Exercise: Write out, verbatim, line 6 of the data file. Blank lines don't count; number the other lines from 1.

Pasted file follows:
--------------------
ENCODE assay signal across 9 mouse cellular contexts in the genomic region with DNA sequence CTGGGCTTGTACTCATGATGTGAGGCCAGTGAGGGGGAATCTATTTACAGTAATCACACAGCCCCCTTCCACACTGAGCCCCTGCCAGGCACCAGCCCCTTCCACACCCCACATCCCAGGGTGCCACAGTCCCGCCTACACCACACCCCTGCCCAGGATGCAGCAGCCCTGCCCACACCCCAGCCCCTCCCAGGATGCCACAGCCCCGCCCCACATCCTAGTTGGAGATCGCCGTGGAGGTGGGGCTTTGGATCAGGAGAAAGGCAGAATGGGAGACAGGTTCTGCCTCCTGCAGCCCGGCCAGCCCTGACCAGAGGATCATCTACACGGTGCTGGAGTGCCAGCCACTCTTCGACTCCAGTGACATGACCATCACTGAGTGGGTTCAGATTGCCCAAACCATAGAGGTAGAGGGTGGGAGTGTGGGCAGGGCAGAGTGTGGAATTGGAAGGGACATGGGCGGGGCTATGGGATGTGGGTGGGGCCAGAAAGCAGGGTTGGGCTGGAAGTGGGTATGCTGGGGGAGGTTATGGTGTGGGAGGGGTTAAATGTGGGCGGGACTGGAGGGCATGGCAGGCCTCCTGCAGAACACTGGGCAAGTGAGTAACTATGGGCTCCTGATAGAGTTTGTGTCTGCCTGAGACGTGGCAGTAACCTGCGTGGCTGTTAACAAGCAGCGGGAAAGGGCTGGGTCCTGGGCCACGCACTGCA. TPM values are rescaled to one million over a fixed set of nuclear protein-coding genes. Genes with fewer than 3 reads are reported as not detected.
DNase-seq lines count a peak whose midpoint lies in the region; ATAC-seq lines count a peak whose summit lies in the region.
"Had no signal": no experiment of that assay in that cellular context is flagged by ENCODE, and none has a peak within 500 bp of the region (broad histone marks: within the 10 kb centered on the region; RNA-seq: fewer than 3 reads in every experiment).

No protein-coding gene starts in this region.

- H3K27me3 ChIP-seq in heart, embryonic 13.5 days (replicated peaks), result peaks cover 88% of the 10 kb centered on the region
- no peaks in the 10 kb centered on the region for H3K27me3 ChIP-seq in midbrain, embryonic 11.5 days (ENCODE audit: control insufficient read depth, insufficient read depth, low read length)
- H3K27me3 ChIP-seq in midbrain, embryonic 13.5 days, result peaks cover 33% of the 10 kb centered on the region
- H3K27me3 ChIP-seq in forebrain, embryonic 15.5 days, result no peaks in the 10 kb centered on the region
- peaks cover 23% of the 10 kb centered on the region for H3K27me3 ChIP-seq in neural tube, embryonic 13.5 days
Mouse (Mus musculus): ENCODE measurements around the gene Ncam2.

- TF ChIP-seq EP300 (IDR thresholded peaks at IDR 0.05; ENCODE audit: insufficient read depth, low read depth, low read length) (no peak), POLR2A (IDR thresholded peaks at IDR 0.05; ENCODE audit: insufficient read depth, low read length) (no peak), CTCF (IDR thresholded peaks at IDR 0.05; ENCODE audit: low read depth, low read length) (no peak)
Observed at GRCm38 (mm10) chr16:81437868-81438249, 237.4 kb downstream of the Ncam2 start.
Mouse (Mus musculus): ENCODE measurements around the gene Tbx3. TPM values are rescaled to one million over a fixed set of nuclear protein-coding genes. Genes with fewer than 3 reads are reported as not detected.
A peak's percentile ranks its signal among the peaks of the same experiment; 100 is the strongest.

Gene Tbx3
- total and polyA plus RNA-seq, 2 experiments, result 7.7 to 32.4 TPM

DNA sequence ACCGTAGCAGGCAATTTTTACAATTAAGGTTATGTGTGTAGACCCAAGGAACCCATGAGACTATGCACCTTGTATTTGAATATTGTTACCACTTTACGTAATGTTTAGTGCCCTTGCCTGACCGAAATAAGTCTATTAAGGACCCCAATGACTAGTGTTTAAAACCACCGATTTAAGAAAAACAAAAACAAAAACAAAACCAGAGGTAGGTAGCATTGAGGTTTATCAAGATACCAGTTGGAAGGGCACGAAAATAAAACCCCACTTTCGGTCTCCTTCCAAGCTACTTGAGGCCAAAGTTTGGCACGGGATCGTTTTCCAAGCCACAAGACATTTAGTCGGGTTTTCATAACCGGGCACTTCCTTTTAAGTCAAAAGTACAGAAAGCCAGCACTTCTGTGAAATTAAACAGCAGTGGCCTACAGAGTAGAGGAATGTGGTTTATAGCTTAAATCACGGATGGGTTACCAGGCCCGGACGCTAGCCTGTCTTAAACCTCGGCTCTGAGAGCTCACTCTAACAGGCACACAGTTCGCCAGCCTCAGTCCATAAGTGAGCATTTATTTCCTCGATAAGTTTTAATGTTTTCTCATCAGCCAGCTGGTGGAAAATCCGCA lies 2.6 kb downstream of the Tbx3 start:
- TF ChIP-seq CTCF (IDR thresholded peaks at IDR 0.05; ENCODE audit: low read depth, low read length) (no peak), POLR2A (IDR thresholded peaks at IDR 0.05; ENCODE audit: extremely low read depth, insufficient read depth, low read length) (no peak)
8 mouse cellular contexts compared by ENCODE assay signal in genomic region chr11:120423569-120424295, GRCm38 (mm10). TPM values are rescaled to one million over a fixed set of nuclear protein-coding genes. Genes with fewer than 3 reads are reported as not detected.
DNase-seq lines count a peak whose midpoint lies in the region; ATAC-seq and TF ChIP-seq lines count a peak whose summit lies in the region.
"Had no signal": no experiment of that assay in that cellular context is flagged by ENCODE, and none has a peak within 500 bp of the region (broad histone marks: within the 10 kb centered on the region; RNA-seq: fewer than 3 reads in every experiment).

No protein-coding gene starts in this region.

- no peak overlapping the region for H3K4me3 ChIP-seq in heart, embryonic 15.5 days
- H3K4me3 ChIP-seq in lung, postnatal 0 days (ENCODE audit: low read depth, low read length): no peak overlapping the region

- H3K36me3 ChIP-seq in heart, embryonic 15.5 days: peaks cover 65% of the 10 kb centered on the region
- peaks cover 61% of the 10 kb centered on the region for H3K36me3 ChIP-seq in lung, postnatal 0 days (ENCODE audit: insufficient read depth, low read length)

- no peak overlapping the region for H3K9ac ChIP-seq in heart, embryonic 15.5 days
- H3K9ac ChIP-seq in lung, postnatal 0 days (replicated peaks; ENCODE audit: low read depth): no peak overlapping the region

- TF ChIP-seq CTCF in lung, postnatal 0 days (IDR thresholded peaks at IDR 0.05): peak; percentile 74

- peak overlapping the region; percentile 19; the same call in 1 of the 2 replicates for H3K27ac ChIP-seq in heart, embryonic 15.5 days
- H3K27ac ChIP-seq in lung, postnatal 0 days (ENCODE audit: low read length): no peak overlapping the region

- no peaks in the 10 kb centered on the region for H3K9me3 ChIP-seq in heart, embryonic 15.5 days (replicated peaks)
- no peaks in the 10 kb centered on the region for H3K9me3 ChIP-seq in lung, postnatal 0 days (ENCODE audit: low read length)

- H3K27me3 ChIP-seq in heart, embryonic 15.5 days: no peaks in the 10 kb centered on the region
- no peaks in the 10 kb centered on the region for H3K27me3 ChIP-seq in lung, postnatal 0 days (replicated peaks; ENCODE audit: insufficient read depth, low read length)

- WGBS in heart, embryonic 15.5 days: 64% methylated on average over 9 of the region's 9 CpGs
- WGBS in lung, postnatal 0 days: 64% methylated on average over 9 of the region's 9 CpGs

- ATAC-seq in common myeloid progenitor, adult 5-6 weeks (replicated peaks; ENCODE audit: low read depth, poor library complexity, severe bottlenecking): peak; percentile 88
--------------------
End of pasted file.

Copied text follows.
- no peaks in the 10 kb centered on the region for H3K27me3 ChIP-seq in midbrain, embryonic 11.5 days (ENCODE audit: control insufficient read depth, insufficient read depth, low read length)